Impact of Optimality Criteria on Metamodeling Accuracy Under Scarce Sampling Plans 2005-01-1761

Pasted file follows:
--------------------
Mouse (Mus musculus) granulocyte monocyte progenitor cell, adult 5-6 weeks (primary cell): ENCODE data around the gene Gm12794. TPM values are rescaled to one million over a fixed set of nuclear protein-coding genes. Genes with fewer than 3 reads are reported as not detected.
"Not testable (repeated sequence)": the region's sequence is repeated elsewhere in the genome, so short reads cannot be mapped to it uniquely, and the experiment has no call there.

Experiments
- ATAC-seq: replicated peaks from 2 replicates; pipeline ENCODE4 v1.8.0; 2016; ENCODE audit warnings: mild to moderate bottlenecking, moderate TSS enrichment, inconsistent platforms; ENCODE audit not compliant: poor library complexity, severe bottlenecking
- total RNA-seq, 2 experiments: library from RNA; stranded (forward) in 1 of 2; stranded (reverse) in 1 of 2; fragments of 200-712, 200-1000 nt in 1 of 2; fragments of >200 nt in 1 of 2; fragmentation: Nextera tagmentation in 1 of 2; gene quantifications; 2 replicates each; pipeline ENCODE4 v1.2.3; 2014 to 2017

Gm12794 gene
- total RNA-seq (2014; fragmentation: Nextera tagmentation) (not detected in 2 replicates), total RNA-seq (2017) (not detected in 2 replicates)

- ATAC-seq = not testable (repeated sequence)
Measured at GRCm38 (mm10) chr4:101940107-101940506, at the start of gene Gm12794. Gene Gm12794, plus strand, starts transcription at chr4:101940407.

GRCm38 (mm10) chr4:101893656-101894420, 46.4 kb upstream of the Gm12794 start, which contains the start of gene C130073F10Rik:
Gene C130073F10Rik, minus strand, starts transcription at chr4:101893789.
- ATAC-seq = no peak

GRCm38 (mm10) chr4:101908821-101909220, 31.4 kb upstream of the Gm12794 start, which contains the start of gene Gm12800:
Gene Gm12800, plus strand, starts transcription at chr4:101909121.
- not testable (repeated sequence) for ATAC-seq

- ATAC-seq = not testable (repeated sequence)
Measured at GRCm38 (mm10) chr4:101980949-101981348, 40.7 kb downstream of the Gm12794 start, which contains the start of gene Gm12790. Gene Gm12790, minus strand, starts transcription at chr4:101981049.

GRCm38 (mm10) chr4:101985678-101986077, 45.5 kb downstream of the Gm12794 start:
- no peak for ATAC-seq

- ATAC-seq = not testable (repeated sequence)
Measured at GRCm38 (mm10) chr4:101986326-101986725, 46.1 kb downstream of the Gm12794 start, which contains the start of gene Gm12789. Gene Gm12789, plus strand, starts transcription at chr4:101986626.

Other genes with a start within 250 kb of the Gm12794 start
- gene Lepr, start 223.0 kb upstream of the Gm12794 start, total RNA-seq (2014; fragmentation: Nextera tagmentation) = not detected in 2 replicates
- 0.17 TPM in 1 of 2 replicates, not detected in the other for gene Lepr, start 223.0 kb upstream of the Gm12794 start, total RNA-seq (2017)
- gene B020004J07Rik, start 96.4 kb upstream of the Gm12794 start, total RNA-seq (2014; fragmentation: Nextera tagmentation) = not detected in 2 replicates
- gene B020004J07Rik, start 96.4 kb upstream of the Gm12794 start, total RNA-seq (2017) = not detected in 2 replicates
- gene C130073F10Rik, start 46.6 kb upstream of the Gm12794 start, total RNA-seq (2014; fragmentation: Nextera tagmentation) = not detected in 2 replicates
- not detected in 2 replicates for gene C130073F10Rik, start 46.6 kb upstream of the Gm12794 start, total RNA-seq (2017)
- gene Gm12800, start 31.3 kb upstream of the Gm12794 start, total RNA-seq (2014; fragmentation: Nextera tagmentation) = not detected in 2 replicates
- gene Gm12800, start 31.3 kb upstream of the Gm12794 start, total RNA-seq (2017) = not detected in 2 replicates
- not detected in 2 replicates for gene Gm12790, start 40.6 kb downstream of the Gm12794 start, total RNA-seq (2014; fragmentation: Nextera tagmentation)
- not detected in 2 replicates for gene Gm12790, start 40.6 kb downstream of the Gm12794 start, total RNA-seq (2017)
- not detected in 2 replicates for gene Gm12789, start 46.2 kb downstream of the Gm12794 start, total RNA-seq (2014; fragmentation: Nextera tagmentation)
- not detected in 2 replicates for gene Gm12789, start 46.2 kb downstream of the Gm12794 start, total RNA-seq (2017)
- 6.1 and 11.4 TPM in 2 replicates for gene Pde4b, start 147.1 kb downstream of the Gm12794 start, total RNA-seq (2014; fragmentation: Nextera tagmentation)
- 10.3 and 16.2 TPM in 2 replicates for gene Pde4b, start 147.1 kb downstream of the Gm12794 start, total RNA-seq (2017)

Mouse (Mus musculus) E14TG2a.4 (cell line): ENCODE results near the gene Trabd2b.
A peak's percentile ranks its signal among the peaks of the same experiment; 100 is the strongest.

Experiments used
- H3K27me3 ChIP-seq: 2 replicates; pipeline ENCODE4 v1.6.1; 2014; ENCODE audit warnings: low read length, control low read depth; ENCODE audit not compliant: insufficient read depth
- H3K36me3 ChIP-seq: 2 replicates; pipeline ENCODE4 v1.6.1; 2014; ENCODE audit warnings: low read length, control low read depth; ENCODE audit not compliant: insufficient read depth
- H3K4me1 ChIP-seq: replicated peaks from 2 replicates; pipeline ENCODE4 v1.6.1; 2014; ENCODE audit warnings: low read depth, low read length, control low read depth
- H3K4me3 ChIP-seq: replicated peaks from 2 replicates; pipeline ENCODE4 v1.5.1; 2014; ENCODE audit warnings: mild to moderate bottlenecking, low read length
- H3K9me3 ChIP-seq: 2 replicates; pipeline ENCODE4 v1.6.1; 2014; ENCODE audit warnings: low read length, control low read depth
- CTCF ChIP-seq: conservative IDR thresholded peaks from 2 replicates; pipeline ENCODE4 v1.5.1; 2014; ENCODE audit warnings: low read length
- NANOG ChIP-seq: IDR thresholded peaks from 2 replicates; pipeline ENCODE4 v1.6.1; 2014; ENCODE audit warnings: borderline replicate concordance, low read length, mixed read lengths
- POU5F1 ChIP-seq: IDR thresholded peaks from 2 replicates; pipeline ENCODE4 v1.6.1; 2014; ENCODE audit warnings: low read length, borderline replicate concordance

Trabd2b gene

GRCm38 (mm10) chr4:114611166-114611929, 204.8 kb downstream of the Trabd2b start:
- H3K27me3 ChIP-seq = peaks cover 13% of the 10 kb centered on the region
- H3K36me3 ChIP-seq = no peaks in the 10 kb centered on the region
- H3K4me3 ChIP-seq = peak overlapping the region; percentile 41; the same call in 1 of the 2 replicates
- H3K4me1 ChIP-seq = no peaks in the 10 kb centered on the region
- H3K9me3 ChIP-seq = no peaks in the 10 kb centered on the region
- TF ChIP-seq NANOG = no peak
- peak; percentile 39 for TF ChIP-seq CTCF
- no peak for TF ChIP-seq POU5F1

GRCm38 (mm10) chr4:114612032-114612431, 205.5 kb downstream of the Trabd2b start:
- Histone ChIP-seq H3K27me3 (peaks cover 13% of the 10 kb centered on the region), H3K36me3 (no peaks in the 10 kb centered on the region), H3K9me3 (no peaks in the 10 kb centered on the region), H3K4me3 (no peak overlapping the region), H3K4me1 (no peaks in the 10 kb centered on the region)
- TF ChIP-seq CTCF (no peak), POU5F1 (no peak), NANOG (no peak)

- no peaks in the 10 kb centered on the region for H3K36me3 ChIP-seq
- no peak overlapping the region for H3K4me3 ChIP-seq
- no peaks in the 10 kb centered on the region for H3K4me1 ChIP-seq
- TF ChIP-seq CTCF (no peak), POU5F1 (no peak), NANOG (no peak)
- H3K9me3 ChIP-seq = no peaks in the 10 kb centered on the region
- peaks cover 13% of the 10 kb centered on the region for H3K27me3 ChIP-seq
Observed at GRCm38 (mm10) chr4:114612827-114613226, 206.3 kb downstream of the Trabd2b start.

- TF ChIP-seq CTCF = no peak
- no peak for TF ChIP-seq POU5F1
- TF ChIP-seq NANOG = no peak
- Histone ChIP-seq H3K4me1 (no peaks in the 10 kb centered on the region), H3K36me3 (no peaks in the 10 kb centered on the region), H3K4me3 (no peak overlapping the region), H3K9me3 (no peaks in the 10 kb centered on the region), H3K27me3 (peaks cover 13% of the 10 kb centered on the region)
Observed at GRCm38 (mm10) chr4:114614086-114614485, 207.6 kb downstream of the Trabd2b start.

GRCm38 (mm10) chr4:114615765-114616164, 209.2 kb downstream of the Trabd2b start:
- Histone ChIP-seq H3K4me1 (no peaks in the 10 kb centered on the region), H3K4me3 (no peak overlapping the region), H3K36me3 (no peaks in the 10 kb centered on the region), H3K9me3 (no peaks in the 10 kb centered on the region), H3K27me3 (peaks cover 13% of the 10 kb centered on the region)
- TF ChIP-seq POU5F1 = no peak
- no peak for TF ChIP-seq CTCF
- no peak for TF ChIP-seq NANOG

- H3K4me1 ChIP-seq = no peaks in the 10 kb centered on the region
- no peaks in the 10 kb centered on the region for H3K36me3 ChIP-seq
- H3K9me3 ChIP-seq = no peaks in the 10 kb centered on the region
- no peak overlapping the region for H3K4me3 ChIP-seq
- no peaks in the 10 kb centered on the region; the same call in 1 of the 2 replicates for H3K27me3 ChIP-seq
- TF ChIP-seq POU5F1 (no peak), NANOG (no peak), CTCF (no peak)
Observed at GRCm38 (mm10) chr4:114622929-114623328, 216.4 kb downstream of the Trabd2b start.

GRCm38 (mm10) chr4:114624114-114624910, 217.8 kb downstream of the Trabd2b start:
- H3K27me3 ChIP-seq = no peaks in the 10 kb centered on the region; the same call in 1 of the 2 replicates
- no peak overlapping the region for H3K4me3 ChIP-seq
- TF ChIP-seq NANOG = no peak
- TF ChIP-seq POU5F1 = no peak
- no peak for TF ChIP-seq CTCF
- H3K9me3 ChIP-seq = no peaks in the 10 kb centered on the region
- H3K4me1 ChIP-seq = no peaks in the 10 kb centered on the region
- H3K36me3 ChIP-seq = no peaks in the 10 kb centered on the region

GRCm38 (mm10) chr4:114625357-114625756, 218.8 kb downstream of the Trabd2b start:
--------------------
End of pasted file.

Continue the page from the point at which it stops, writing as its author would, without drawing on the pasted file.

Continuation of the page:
Metamodeling has been widely used in place of complex numerically intensive simulations to perform design reliability assessment and optimization. Due to cost and time constraints, most complex simulations can only afford a limited number of runs with a relatively large number of factors. The accuracy of a metamodel is affected by the degree of the underlying non-linearity, the sample size, the sampling strategy, and the type of the metamodel. In this study, the effect of the DOE optimality criteria on the accuracy of the Kriging metamodel is investigated under scarce sampling plans. Uniformity optimization is performed using some of the most popular uniformity measures, such as Centered Discrepancy (CL2), Maximin, and Entropy criteria. Case studies consist of eight analytical closed-form functions drawn mostly from real engineering applications with five to seven factors each and various degrees of non-linearity. The percent improvements in Relative Root Mean Square Error (RRMSE) over random Latin Hypercube Sampling (LHS) and S/N ratio are used to evaluate the performance and robustness of each criterion. Based on the results of the case studies investigated, it is concluded that the Entropy, E(2,1)1, and Maximin, M(5,1), have yielded the best results in terms of overall performance and consistency.